Your Threshold to Resistance-How to Determine if an Exercise is Safe
Is this exercise good for me?
Exercises in fitness industry are often identified as “safe” or “unsafe”. In reality, the same exercise can be safe for one and unsafe for another. It’s the readiness of ones body that determines whether one should perform a given exercise. The body has a threshold to resistance, and once crossed, injuries may ensue. To prevent these injuries, a personal trainer should plan a strategic progression of exercises that will eventually raise the threshold to resistance.
Personal trainers often condemned a number of exercises as “bad” for you. These exercises are considered to put too much stress on a targeted joint(s) or muscle groups. For example, many personal fitness trainers and some physical therapy practitioners would claim that the knee extension exercise can be dangerous because it may place great amount of shear force on the knee. It is often suggest that a healthy alternative exercise to knee extension is a squat, because the forces are more efficiently distributed through the body.
Identifying an exercise as dangerous greatly oversimplifies the issues. The reality is that there are no “bad” or “good” exercises, but rather the safety of an exercise depends on the readiness of a joint being loaded. This is why one client may feel pain in the knee when performing knee extension while another client may feel the same pain while performing squats. The client performing knee extension may have weak quadricep muscles, and therefore performing knee extension with a heavy weight may be dangerous to him/her. On the other hand, the other client may have unstable foot and ankle but strong quadricep muscle. Such client would benefit more from knee extension exercise, while squats may be dangerous to him/her. Both of these client may be experiencing the same symptom, however, they qualitively differ in their capacity to withstand physical load.
All joints, and the muscles that stabilize them, have set threshold to a mechanical load they can withstand. A heavy load or exorbitant frequency can exceeded the threshold of a muscle group. Let’s take running for example. The mechanics of running should not be stressful. However, the cumulative effect of that load can inflict injury. So this takes us to the original question; is running a safe exercise? Many researchers recently have been suggesting that running may not be safe. Many runners have problems with over pronating at their feet. It is important to remember that the foot must pronate every time it lands on the ground in order to absorb the shock. However, if this is repeated at a frequency that the body cannot handle, than it is likely that the pronating system will collapse. In other words, if the foot can pronate properly throughout the entire run, than running is a safe exercise. On the other hand, I keep hearing how sand volleyball is a good sport for the knees because a.) of a softer absorption due to the sand b.) the feet are not restricted by shoes so the mechanics of the feet are properly expressed. Nevertheless, plenty people that play beach volleyball suffer from issues such as back pain, knee, and feet pain. Once again, it is erroneous to say that a particular sport is “good” for your knees or your back. A volleyball player whose muscles of the feet are not stable is likely to suffer knee and back pain because the demand placed on the feet in the sand are too great. Feet in the sand have to work harder as compared to playing on hard court while wearing shoes. As the feet are overstressed, the forces from the ground are poorly translated to the rest of the body, causing the knees and the back to suffer. So the bottom line is, running, sand volleyball, or any other sport/exercise can be safe and beneficial but only if the body is ready for such stress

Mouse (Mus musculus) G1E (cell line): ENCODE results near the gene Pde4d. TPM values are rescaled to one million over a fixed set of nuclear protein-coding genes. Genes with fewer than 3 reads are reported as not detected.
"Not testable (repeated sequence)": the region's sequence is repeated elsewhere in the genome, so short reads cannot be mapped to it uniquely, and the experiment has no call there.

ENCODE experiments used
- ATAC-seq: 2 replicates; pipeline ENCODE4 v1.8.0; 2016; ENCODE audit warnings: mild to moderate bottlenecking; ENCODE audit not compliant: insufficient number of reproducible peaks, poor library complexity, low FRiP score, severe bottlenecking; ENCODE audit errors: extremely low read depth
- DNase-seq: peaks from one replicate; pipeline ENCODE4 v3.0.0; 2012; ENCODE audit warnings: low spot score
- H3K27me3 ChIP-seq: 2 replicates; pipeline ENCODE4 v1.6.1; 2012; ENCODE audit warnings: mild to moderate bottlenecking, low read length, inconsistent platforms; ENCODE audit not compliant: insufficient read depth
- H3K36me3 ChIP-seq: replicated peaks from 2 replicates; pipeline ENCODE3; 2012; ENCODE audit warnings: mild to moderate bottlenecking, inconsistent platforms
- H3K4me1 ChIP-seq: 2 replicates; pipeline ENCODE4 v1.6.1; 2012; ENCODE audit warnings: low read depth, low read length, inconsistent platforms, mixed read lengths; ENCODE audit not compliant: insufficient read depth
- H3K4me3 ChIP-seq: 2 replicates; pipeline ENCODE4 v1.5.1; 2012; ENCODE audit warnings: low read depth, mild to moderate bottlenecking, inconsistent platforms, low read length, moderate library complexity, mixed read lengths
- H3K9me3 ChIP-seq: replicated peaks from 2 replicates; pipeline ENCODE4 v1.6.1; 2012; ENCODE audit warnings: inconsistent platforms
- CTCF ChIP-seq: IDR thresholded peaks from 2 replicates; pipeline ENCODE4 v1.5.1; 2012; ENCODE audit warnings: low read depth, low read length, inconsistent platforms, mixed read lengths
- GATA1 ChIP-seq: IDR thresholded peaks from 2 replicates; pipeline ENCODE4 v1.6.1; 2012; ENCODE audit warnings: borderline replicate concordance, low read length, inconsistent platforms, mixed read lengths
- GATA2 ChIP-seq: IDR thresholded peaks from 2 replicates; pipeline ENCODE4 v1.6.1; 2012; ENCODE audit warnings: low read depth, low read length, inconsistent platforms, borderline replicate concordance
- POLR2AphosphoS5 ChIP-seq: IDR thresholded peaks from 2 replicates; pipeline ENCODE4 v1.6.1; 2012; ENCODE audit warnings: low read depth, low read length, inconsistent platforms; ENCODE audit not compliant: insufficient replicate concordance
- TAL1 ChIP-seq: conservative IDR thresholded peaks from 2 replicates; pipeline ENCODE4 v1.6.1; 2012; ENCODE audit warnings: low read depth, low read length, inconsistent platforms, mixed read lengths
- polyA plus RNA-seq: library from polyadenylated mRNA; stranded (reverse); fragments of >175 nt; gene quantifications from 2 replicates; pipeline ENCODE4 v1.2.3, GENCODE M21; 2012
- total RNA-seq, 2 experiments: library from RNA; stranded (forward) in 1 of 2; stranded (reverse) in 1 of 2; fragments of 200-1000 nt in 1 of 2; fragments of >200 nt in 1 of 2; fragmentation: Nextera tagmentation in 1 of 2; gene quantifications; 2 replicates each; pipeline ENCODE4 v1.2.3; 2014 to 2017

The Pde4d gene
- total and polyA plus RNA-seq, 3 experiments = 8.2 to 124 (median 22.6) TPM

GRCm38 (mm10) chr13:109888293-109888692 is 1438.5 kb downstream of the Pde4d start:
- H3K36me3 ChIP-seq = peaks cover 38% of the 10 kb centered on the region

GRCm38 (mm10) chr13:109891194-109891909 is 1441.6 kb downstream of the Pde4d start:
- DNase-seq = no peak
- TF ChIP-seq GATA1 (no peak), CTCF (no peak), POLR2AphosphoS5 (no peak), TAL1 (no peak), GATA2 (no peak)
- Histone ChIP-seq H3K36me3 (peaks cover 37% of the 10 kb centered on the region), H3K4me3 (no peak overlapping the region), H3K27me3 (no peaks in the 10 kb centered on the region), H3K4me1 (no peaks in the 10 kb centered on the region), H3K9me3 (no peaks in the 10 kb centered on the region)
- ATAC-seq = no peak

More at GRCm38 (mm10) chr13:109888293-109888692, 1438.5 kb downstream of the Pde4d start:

How to increase threshold to stress
Strategically progressed exercise program in my opinion is the most effective method to raising ones threshold to physical stress. For example, a personal training client has a shoulder pain when performing a military press. It is important to identify a motion that is the weakest (or most limited in range of motion). Let’s say that this personal training client has hard time raising his/her arm to the side past a 110º angle. If necessary, I would use muscle activation technique to stabilize the joint. I would then design very light exercise that would train that movement only up to 90º angle. Isometrics (for definition on isometrics refer to my web site under resources/Jan 09 news letter) are also very effective. A client would basically LIGHTLY push his/her arm against a stable object in the direction of the affected range of motion. With time, the range of motion should improve, however the threshold for physical stress may still be low. An exercise like shoulder press with dumbbells may be advised (using light weights). When the motion is stable under light weight through the entire range of motion, a heavier weight is advised to increase the strength and therefore the threshold to physical stress. After this point the client may return to military press.
The following are some key points about strategic exercises:
- find the most weak/limited component of movement
- regress intensity of exercises when movement is unstable and progress only once you gain stability through such movement
- Never train through (joint) pain!!
- Allow enough rest in between workouts
- alter exercise modalities (heavy lifting vs. light, circuit training vs. cross training) and body parts.
Published : February, 2009